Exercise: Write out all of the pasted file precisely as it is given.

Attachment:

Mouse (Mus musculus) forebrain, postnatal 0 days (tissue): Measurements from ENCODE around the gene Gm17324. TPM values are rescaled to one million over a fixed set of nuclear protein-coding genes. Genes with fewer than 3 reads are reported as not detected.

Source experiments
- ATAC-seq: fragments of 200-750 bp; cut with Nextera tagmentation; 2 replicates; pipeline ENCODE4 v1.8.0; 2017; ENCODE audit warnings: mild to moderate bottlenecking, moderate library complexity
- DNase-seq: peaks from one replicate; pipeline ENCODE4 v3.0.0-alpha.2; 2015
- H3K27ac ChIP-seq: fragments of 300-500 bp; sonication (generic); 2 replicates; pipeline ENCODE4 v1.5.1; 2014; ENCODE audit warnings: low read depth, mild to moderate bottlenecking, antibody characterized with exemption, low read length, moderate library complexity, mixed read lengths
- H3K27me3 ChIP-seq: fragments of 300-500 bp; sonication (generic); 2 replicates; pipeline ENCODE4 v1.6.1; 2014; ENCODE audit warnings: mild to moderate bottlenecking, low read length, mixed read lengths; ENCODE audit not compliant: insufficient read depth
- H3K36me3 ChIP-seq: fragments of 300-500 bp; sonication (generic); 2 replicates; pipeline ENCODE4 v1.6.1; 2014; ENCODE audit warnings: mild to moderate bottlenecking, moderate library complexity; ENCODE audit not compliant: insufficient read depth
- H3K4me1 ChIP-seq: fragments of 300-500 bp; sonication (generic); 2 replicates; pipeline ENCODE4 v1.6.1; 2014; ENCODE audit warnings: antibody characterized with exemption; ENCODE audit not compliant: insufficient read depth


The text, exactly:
Mouse (Mus musculus) forebrain, postnatal 0 days (tissue): Measurements from ENCODE around the gene Gm17324. TPM values are rescaled to one million over a fixed set of nuclear protein-coding genes. Genes with fewer than 3 reads are reported as not detected.

Source experiments
- ATAC-seq: fragments of 200-750 bp; cut with Nextera tagmentation; 2 replicates; pipeline ENCODE4 v1.8.0; 2017; ENCODE audit warnings: mild to moderate bottlenecking, moderate library complexity
- DNase-seq: peaks from one replicate; pipeline ENCODE4 v3.0.0-alpha.2; 2015
- H3K27ac ChIP-seq: fragments of 300-500 bp; sonication (generic); 2 replicates; pipeline ENCODE4 v1.5.1; 2014; ENCODE audit warnings: low read depth, mild to moderate bottlenecking, antibody characterized with exemption, low read length, moderate library complexity, mixed read lengths
- H3K27me3 ChIP-seq: fragments of 300-500 bp; sonication (generic); 2 replicates; pipeline ENCODE4 v1.6.1; 2014; ENCODE audit warnings: mild to moderate bottlenecking, low read length, mixed read lengths; ENCODE audit not compliant: insufficient read depth
- H3K36me3 ChIP-seq: fragments of 300-500 bp; sonication (generic); 2 replicates; pipeline ENCODE4 v1.6.1; 2014; ENCODE audit warnings: mild to moderate bottlenecking, moderate library complexity; ENCODE audit not compliant: insufficient read depth
- H3K4me1 ChIP-seq: fragments of 300-500 bp; sonication (generic); 2 replicates; pipeline ENCODE4 v1.6.1; 2014; ENCODE audit warnings: antibody characterized with exemption; ENCODE audit not compliant: insufficient read depth